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What the Bible says about Holy Spirit, Symbolized as Wind
(From Forerunner Commentary)

John 3:8

Like the wind, spirit is invisible. A person cannot see it move or work. However, one can see the effect of what the Spirit does. One can see how it acts on things—just as the wind going through a tree full of leaves. One cannot see the wind, but everyone has seen how it makes the tree's leaves and the branches sway. Some have perhaps witnessed a strong wind knock a nest out of a tree or rip leaves or branches off a tree, but not the wind itself. It is the same with the Spirit. The Spirit moves, and we then can see people react. The people do things. A work gets done. What we see is not the Spirit itself, but the Spirit's fruit.

Richard T. Ritenbaugh
The Two Witnesses (Part Four)

John 20:22

When God, in Jesus Christ, wanted His disciples to understand what was going to happen on the day of Pentecost, He did not blow a dove out of His mouth—He breathed! This illustrates a great deal about whether the Holy Spirit is a personality or an inanimate thing. Wind is inanimate; it has no personality.

John W. Ritenbaugh
The Holy Spirit

Acts 2:2-11

The day of Pentecost is typically associated with stupendous signs and miracles. Acts 2 records that when the Holy Spirit was given, the display of ability and power astounded everyone present. There was a sound like a mighty rushing wind (verse 2). It appeared that fire rested on the apostles (verse 3), and when they spoke, every person present could hear what was being said in his own language, even his own dialect (verses 4-11).

Because of the brief description given in Acts 2, various religious denominations have sprung up which practice speaking in gibberish—which the disciples definitely were not doing—and being "slain in the Spirit," which is clearly not a biblical concept. These sincere but misled people focus on miracles and manifestations as "proof" that they have received the Holy Spirit. Every week they gather to "pray down" the Spirit—or at least a spirit—for their own use and gratification. The focus of their meetings is on the experience rather than on instruction, admonition, rebuke, or encouragement (see II Timothy 3:16).

Before this event in Acts, Jesus Himself explained to His disciples the importance of their receiving the Holy Spirit, as well as what signs would be shown as a result (Acts 1:4-9). The very last thing the resurrected Christ said before He ascended to the Father was, to paraphrase, "You will receive power when you receive the Holy Spirit, and this will enable you to be witnesses of Me." Through the giving of the Holy Spirit, Christ's disciples would have the necessary means to be lights to the world and to demonstrate a way to live that glorified God.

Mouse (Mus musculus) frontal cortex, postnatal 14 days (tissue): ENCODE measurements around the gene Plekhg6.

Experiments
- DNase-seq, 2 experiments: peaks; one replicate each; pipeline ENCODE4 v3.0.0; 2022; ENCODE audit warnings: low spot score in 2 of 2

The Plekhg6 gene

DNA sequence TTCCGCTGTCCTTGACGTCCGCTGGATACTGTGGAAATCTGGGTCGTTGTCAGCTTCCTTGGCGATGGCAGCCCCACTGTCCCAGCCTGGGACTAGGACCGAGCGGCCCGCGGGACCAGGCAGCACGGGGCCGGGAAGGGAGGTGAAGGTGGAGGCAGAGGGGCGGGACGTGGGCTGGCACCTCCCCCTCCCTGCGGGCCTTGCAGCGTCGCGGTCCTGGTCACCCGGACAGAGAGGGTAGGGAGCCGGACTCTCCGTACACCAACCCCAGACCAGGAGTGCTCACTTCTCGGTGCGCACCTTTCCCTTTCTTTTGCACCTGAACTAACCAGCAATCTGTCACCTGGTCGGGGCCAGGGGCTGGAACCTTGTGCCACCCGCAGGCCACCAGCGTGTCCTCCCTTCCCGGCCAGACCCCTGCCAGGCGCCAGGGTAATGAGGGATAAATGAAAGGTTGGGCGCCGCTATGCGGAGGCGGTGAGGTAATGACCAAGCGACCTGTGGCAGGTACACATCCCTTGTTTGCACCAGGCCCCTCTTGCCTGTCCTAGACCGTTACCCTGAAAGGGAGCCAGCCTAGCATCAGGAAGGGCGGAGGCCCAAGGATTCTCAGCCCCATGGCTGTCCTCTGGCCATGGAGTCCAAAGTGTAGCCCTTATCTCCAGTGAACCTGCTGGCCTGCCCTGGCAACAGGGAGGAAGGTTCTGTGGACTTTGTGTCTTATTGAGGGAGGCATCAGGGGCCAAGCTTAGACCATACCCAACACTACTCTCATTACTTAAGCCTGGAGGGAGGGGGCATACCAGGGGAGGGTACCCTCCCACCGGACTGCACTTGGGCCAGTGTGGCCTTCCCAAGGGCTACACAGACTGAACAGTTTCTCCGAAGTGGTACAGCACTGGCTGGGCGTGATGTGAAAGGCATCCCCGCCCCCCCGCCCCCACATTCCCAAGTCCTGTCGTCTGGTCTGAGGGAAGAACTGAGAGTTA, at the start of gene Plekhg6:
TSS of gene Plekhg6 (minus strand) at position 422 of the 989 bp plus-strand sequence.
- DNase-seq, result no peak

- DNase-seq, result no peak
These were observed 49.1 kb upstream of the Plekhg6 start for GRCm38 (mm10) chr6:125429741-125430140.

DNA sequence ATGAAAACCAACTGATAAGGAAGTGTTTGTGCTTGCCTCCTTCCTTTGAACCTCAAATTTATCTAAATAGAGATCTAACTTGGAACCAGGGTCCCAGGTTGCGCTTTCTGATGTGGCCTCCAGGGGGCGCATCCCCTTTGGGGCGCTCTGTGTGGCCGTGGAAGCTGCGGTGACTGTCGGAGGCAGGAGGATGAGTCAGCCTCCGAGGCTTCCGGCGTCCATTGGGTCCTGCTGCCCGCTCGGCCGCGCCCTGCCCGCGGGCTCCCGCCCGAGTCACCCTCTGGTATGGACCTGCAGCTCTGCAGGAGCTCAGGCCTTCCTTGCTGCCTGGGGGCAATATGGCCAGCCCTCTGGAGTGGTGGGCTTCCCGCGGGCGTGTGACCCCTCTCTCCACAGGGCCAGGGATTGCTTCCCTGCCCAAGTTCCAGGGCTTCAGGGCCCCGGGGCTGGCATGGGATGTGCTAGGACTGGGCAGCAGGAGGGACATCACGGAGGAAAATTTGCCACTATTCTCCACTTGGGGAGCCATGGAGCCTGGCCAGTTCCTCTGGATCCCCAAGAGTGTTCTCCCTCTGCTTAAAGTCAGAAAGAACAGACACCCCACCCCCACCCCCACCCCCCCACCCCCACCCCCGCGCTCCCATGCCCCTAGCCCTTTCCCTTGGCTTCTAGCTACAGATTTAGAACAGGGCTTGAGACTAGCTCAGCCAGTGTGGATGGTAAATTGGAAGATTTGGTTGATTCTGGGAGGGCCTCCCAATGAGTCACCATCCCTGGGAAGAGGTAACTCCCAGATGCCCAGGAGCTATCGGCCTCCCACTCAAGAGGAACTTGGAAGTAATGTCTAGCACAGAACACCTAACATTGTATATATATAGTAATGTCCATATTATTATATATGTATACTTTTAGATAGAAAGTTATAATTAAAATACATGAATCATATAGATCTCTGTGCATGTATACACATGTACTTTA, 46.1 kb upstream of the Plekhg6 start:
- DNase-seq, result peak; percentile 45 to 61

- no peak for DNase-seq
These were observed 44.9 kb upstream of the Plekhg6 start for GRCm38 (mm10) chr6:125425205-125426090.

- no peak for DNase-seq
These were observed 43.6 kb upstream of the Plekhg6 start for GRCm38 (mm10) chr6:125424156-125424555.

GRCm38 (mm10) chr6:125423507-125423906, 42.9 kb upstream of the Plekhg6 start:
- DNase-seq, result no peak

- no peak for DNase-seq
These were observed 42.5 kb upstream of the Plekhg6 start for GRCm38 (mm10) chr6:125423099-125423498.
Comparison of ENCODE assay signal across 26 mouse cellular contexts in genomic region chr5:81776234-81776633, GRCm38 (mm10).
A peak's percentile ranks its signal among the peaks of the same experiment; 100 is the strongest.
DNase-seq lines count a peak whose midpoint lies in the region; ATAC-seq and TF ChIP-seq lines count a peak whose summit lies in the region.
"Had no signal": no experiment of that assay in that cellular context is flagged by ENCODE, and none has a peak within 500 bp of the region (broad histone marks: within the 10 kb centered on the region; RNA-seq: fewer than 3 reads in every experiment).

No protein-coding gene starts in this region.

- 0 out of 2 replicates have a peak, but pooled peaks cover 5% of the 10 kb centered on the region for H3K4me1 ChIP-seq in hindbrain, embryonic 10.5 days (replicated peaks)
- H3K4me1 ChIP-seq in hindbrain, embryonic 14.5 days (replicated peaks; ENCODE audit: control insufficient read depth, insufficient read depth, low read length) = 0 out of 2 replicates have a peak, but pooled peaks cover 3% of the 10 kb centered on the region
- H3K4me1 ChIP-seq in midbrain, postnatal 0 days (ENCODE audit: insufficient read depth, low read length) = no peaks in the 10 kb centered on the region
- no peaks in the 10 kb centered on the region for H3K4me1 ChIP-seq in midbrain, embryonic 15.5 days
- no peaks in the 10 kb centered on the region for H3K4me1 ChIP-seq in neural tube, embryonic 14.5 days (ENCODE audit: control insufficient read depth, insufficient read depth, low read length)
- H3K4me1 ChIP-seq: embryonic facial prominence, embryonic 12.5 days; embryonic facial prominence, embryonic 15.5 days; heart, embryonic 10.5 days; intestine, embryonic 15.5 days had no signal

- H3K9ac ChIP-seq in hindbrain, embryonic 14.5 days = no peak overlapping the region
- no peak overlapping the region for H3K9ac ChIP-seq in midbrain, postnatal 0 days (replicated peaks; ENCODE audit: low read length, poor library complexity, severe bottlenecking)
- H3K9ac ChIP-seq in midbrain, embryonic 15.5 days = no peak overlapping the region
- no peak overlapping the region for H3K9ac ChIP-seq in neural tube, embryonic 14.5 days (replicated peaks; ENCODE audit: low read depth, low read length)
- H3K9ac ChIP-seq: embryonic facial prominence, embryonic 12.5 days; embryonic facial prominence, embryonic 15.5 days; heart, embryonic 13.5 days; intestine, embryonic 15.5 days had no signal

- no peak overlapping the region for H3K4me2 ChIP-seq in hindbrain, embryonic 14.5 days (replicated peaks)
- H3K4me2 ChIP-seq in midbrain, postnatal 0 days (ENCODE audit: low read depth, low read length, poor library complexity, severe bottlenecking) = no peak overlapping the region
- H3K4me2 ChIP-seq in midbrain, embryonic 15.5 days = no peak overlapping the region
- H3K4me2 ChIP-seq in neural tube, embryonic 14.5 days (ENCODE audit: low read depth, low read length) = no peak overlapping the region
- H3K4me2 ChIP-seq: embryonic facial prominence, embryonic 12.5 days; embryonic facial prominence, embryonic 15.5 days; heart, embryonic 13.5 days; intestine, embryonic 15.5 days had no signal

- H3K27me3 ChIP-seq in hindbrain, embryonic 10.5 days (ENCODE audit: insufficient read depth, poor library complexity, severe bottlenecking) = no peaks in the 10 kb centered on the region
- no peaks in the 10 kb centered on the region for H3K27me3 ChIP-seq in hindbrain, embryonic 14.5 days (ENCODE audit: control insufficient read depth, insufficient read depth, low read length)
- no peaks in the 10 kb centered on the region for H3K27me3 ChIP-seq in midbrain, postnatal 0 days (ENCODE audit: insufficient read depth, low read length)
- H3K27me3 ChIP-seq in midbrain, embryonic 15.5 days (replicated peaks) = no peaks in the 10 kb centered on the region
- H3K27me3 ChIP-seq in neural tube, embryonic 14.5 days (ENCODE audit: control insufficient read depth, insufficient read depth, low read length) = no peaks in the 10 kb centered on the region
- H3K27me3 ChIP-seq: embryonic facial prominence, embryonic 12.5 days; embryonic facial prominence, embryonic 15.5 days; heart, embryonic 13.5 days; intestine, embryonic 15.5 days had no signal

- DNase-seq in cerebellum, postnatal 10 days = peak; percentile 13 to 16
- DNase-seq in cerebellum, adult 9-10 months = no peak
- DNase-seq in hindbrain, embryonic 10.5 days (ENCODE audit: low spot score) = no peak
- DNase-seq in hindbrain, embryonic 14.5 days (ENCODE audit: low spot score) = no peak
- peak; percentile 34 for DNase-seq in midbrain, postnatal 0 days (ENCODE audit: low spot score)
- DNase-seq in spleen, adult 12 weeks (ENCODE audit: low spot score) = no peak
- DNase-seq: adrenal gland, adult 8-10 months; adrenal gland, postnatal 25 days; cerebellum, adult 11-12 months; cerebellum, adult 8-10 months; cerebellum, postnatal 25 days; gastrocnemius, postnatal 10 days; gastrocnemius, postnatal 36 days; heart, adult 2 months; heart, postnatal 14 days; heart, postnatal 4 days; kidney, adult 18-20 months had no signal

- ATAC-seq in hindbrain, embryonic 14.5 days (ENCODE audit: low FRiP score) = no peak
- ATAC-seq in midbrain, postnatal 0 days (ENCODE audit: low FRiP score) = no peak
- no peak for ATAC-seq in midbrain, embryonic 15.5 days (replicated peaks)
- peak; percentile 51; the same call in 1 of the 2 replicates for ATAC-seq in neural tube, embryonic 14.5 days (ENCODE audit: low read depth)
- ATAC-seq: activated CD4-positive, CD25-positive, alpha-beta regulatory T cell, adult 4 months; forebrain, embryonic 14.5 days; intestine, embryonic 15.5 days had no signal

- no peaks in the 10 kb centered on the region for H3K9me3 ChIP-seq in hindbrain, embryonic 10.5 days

David C. Grabbe
The Pentecost Witness

Acts 2:2

It is interesting that Luke does not say that a wind actually blew. He writes that the sound of a mighty, rushing wind came. Whatever the case, it had a hurricane-like sound understood or perceived to be coming from heaven. It filled the whole house where they were sitting. Why does he mention them sitting? Why were they not standing around and fellowshipping with one another? In all probability the "house" mentioned here is actually the Temple. They were sitting because it was a holy day, and they were having a service.

It is also interesting to note that the sound filled only the house, not the whole city. Even if we allow that some of the sound was heard in the area around the house, Luke specifically contains the sound to the general area where the house was. We know that some outside (at least outside of the room the disciples were in) heard it, because they were attracted by the fact that the sound was emanating from the place where the disciples were sitting and having a meeting. So, these other people, a few thousand of them (Acts 2:41), began gathering in the general area, lending more credence to the probability that the "house" was the Temple.

John W. Ritenbaugh
Pentecost and the Holy Spirit

Acts 2:2

When the Holy Spirit was given, it came as a mighty rushing wind. It had no shape at all and no life, but it appeared as the power the Father and the Son used to carry out Their purposes in this creation. It is interesting to notice that this power not only filled the people but it also filled the house. In this way, it was directed indiscriminately.

There is no personality in the so-called "third part of the Godhead." This man-made doctrine has no home in the Scriptures. It was devised in the third and fourth centuries and imposed on the church by the force of the Roman government. It is anti-biblical and totally and completely erroneous. No scripture supports it—not even one.

John W. Ritenbaugh
The Holy Spirit


 




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